SMITH, JAMES (1775-1839), and HORACE (1779-1849), authors of the Rejected Addresses, sons of a London solicitor, were born, the former on 10th February 1775 and the latter on 31st December 1779, both in London. The occasion of their happy jeu d'esprit was the rebuilding of Drury Lane theatre in 1812, after a fire in which it had been burnt down. The managers had offered a prize of £50 for an address to be recited at the re-opening in October. Six weeks before that date the happy thought occurred to the brothers Smith of feigning that the most popular poets of the time had been among the competitors and issuing a volume of unsuccessful addresses in parody of their Various styles. They divided the task between them, James taking Wordsworth, Southey, Coleridge and Crabbe, while Byron, Moore, Scott and Bowles were assigned to Horace.[1] Seven editions were called for within three months. The Rejected Addresses are the most widely popular parodies ever published in England, and take classical rank in literature. The brothers fairly divided the honours: the elder brother's Wordsworth is evenly balanced by the younger's Scott, and both had a hand in Byron. A striking feature is the absence of malice; none of the poets caricatured took offence, while the imitation is so clever that both Byron and Scott are recorded to have said that they could hardly believe they had not written the addresses ascribed to them. The only other undertaking of the two brothers was Hot ace in London (1813). James Smith made' another hit in writing Country Cousins, A Trip to Paris, A Trip to America, and other lively skits for Charles Mathews who said he was " the only man who can write clever nonsense." His social reputation as a wit stood high. He was reputed one of the best of talkers in an age when the art was studied, and it was remarked that he held his own without falling into the great error of wits-sarcasm. But in his old age the irreverent Fraser's put him in its gallery of living portraits as a gouty and elderly but painstaking joker. He died in London on the 24th of December 1839. After making a fortune as a stockbroker, Horace Smith followed in the wake of Scott and wrote about a score of historical novels — Brambletye House (1826), Tor Hill (1826), Reuben A psley (1827), Zillah (1828), The New Forest (1829), Walter Colylon (1830), &c. His sketches of eccentric character are brilliant and amusing; but he was more of an essayist than a story-teller. Three volumes of Gaieties and Gravities, published by him in 1826, contain many witty essays both in prose and in verse, but the only single piece that has taken a permanent place is the " Address to the Mummy in Belzoni's Exhibition." In private life Horace Smith was not less popular than his brother, though less ambitious as a talker. It was of him that Shelley said: " Is it not odd that the Only truly generous person I ever knew who had money enough to be generous with should be a stock-broker? He writes poetry and pastoral dramas and yet knows hOw to make money, and does make it, and is still generous." Horace Smith died at Tunbridge Wells on 12th July 1849.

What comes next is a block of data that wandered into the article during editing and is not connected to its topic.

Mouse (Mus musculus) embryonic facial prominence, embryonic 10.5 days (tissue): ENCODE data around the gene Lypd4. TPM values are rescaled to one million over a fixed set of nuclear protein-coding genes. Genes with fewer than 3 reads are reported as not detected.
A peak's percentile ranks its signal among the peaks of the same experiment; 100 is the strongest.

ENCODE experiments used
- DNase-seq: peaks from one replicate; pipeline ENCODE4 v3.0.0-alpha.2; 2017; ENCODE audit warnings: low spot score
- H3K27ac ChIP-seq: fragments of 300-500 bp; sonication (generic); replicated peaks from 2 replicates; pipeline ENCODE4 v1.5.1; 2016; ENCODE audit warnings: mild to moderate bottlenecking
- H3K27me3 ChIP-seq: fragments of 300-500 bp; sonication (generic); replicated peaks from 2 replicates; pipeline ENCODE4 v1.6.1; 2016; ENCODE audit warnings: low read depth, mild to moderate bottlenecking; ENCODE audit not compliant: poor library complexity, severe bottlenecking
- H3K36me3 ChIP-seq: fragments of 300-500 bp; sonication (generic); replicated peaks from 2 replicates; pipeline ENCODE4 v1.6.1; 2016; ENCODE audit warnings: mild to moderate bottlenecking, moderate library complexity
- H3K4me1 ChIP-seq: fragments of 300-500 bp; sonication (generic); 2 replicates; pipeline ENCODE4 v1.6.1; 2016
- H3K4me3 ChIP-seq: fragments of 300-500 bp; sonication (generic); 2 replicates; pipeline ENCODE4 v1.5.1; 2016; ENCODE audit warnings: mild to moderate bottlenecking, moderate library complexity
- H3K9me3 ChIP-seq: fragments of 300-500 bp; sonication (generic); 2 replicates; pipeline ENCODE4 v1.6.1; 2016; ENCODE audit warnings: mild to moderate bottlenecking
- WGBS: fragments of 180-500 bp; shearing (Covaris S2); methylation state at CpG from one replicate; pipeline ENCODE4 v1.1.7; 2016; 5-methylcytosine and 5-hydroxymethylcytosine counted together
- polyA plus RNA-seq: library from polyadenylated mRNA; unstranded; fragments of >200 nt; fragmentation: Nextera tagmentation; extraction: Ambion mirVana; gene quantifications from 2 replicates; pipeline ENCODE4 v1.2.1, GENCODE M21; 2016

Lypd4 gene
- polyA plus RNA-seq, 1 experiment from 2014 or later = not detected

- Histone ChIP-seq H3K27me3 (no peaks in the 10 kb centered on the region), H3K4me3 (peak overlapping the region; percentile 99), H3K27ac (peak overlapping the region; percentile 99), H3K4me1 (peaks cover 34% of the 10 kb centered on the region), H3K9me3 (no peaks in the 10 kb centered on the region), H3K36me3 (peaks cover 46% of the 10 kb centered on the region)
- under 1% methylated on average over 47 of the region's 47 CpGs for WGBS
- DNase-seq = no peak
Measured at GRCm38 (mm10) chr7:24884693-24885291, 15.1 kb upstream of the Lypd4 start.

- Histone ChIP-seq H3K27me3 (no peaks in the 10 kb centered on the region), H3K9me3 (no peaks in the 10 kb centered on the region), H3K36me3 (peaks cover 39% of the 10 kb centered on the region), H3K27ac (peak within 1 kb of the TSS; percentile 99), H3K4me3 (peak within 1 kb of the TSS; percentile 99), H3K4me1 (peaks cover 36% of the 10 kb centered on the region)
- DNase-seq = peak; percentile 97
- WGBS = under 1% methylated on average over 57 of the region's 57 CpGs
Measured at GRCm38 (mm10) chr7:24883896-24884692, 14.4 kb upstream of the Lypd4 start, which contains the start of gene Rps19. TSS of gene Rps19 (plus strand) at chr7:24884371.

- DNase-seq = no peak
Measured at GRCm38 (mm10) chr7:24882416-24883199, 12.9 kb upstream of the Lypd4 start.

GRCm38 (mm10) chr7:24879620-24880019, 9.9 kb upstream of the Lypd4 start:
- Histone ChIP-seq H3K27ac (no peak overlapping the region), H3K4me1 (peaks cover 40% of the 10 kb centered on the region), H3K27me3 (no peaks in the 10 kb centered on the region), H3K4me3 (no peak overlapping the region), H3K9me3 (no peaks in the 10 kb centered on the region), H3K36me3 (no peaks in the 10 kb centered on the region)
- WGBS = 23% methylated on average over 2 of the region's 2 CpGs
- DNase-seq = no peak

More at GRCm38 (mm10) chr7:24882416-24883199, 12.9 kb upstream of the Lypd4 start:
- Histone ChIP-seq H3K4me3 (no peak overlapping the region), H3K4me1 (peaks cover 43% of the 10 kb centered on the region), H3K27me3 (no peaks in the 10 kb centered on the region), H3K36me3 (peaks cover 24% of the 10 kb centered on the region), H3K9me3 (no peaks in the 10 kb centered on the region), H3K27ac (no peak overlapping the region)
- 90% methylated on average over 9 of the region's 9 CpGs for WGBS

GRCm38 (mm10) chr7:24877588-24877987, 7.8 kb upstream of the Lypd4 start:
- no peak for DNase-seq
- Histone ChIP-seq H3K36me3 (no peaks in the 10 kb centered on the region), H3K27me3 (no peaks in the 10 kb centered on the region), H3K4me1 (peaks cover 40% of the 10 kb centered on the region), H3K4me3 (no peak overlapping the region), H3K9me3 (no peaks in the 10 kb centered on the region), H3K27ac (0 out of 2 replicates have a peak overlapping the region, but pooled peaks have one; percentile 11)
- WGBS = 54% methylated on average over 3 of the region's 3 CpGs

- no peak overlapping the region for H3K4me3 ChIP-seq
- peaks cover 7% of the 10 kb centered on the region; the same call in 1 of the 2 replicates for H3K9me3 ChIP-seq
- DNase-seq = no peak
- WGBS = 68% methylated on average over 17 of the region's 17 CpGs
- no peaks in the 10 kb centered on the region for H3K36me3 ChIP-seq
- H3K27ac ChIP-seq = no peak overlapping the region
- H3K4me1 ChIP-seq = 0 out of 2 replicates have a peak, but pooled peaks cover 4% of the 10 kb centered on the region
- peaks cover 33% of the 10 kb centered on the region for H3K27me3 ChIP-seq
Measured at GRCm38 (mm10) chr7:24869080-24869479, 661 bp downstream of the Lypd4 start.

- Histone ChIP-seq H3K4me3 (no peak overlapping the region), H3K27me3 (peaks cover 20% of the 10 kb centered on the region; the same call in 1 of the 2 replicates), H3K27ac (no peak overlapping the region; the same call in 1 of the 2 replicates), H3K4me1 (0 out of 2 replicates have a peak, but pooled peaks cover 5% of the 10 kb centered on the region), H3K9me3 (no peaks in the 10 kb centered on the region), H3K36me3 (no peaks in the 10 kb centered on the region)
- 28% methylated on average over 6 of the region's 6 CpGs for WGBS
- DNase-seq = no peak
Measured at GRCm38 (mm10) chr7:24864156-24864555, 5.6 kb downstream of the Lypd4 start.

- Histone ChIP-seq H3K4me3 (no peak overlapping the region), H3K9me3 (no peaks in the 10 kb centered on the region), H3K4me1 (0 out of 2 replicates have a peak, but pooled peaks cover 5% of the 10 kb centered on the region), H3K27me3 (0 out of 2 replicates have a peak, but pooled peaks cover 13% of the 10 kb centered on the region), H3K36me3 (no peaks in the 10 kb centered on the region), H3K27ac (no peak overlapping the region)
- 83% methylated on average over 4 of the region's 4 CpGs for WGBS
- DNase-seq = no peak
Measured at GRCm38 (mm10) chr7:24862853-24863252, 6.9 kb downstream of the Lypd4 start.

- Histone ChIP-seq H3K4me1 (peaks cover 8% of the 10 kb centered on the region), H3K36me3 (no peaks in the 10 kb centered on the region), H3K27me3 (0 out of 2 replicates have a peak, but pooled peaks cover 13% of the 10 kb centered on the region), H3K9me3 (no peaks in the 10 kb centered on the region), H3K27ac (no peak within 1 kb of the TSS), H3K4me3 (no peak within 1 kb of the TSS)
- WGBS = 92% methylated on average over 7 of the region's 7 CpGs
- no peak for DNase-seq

SMITH, JOHN (1579–1631), usually distinguished as Captain John Smith, sometime president of the English colony in Virginia, was the elder son of George Smith, a well-to-do tenant-farmer on the estate of Lord Willoughby d'Eresby at Willoughby, near Alford in Lincolnshire. The life of this Virginian hero falls conveniently into five periods. The first of these, up to 1596, that of his early youth, is thus described by himself in his Travels: "He was born (1579) in Willoughby in Lincolnshire, and was a scholar in the two free schools of Alford and Louth.

  1. The particulars of the authorship are given in the 18th edition (1820), and in the memoir of his brother by Horace prefixed to a collection of fugitive pieces (1840). James contributed the first stanza to the imitation of Byron, but otherwise they worked independently.